In this process, value is defined as the ratio of function to cost. You can increase the value by either improving the function of a product or reducing the cost of it. It uses rational logic and the analysis of function to identify relationships that increase value.
A typical process for value engineering includes:
Gathering information. The parties involved come together and review the project requirements and existing details. They seek to uncover the objectives, key criteria, and overall definition of value.
Brainstorming. Armed with knowledge, the team works together to brainstorm ways to reduce the initial or lifetime cost of producing this component while still maximizing its function and value.
Evaluation. Now that your team has the initial details and suggestions, it’s time to put them under scrutiny and decide which ideas are worth pursuing and which ones are scrapped.
Manufacturing. At this stage, you take a look at the list of ideas that you created that were worth pursuing. You put them to the test and develop simulations or working prototypes to determine if your suggestions actually deliver the results you were seeking.
Ways to Reduce Costs with Value Engineering
There are a few different ways to reduce costs while still following the core principles of VE.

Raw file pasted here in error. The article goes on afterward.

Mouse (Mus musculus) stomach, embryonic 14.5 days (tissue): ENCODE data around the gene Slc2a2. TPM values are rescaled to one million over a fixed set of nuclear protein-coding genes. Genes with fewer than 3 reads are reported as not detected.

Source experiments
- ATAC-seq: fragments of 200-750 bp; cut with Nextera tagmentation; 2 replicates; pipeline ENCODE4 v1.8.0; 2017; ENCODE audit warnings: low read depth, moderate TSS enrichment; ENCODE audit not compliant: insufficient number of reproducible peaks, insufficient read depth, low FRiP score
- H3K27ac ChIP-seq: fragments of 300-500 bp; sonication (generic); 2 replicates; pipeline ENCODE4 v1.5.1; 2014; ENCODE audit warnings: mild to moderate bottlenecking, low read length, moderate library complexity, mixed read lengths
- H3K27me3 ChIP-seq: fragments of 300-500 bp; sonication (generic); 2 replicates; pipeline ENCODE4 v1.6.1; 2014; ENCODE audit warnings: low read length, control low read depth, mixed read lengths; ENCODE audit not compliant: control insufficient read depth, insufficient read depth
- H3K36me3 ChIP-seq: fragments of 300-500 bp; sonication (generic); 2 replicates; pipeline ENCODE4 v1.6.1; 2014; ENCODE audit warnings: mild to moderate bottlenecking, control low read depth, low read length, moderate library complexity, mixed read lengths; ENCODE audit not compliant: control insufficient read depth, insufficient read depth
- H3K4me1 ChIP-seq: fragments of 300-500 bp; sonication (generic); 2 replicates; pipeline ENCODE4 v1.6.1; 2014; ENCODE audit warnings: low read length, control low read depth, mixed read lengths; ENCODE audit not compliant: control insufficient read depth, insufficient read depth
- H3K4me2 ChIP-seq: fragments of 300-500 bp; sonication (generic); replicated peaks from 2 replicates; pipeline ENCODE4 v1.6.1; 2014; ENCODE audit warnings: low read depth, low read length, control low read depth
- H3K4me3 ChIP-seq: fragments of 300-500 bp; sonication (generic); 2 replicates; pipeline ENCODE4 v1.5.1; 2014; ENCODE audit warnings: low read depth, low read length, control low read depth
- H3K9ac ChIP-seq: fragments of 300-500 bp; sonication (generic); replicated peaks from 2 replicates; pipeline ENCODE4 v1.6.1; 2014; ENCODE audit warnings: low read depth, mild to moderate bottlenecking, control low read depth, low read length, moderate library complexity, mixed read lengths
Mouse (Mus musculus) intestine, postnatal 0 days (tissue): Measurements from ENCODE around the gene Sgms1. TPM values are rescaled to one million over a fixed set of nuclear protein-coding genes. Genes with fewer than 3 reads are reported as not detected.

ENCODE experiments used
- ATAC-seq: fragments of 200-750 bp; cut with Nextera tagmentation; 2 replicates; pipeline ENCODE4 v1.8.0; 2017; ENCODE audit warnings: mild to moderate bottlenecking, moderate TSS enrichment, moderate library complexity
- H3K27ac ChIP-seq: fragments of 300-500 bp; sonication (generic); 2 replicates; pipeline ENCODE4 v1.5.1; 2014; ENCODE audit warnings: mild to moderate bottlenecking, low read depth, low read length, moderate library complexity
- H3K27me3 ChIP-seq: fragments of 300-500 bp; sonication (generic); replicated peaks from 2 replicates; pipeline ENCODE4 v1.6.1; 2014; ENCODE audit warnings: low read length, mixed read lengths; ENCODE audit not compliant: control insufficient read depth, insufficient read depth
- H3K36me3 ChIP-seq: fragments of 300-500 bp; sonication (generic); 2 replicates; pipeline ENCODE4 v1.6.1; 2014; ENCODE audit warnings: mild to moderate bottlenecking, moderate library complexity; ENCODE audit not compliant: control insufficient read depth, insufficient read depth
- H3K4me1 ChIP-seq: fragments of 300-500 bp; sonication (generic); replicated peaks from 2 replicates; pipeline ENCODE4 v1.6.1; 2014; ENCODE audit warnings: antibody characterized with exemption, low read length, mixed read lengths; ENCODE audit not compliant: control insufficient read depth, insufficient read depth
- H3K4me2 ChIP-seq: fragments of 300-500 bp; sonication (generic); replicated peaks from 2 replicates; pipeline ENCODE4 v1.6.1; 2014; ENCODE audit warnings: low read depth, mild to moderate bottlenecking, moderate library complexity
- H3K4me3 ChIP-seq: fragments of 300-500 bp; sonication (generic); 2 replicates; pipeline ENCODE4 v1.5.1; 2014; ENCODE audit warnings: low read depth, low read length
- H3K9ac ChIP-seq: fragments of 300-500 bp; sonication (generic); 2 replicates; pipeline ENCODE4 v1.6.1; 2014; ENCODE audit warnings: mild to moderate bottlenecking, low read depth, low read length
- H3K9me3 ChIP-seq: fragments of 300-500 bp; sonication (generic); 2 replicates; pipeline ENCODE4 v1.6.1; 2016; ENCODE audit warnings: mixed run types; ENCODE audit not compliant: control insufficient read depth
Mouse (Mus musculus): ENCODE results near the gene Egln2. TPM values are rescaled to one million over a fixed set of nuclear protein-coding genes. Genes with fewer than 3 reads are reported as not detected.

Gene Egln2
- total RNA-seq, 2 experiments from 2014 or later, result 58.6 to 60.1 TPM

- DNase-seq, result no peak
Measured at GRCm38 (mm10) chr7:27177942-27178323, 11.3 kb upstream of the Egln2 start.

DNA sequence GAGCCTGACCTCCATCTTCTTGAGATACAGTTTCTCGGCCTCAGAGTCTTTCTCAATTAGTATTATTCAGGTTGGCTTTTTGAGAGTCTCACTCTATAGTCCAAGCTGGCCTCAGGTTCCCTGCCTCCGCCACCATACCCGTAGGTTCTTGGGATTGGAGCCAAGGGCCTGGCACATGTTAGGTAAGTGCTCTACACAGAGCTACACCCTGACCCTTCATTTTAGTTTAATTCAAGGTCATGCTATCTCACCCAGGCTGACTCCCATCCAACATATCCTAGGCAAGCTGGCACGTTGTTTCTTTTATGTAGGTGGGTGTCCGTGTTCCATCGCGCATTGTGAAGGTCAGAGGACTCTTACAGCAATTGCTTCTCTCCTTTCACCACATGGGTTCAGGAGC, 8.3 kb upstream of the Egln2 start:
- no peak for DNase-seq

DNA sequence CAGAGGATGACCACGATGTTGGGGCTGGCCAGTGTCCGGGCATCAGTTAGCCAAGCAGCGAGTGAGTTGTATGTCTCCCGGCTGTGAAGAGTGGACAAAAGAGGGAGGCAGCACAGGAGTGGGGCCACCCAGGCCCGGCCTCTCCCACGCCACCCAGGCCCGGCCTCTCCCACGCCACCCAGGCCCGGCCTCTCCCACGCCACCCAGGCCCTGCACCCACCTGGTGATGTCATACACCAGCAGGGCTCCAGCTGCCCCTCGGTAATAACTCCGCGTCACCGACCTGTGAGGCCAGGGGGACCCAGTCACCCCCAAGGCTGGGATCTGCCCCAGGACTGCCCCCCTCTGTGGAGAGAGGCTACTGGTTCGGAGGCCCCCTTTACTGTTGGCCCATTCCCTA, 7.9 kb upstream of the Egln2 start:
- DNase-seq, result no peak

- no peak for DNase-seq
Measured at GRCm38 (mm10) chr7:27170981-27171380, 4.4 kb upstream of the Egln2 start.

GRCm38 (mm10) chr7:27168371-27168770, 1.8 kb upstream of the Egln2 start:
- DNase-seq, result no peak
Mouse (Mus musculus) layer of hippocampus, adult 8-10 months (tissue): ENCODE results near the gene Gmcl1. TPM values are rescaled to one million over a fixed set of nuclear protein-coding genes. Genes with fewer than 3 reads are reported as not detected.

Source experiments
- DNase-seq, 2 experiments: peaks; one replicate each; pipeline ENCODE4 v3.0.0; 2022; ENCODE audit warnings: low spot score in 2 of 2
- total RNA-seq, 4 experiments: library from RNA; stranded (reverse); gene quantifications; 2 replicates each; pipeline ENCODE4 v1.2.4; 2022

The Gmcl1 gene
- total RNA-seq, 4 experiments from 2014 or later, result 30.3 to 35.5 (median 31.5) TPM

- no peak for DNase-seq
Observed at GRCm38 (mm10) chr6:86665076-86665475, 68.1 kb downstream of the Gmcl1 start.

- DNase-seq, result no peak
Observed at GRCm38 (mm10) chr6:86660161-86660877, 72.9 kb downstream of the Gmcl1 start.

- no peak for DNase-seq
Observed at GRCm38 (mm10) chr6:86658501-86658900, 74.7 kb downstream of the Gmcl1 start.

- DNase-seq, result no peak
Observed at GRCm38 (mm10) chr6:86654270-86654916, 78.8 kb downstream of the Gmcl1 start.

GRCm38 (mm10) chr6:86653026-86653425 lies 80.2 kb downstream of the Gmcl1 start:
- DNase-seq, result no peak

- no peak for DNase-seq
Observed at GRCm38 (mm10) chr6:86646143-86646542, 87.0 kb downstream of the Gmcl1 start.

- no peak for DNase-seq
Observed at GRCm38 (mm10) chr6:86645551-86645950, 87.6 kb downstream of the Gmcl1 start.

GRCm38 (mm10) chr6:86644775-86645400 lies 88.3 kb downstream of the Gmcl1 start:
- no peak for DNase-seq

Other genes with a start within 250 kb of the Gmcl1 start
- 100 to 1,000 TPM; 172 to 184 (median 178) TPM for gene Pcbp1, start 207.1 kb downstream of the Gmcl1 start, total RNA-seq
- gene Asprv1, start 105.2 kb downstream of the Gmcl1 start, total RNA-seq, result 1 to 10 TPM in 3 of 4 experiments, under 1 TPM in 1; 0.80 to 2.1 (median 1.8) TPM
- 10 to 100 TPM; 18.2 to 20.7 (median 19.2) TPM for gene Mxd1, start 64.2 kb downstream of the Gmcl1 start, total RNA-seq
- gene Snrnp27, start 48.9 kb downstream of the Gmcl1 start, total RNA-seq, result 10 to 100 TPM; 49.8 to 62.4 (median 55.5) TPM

Use alternative products. A different grade of material may reduce costs while improving overall functionality and not compromising quality.
Find alternative methods. Your design specification may require a bend where a weld would be more cost-effective or vice-versa.
Eliminate unnecessary components. Some pieces of the design may simply not be necessary to maintain the functionality or aesthetic of the piece.
The end result of this process is a product that has high value at the lowest possible cost without reducing the intended functionality.
Get Started with Value Engineering at EMS
Our team takes pride in their ability to truly help our customers meet their goals. You don’t have to take my word on it though.
“I wanted to take a moment and brag on Chris Dowden and your team at EMS. Over the past five years, I have been working with EMS, everyone has gone out of their way to be very helpful and courteous. You all really have the customer’s needs in mind. Not only are you willing to take on difficult projects, but you make it seem easy. You really have a great team there.” — Design Engineer at Phoenix USA™, Inc.
“Your responsiveness to our needs is outstanding and I do appreciate the service. We are very blessed to have a supplier such as EMS which can respond to critical needs as has been done in this case. You are going way beyond what is required of a vendor. ” — Alstom Power, Inc.
Our customers tell us over and over again how much our team has put their needs first. Helping you meet your business needs is what our business is built on.
If you’re ready to move forward with your next value engineering project and would like to talk to our team and see how we can help, then let’s talk.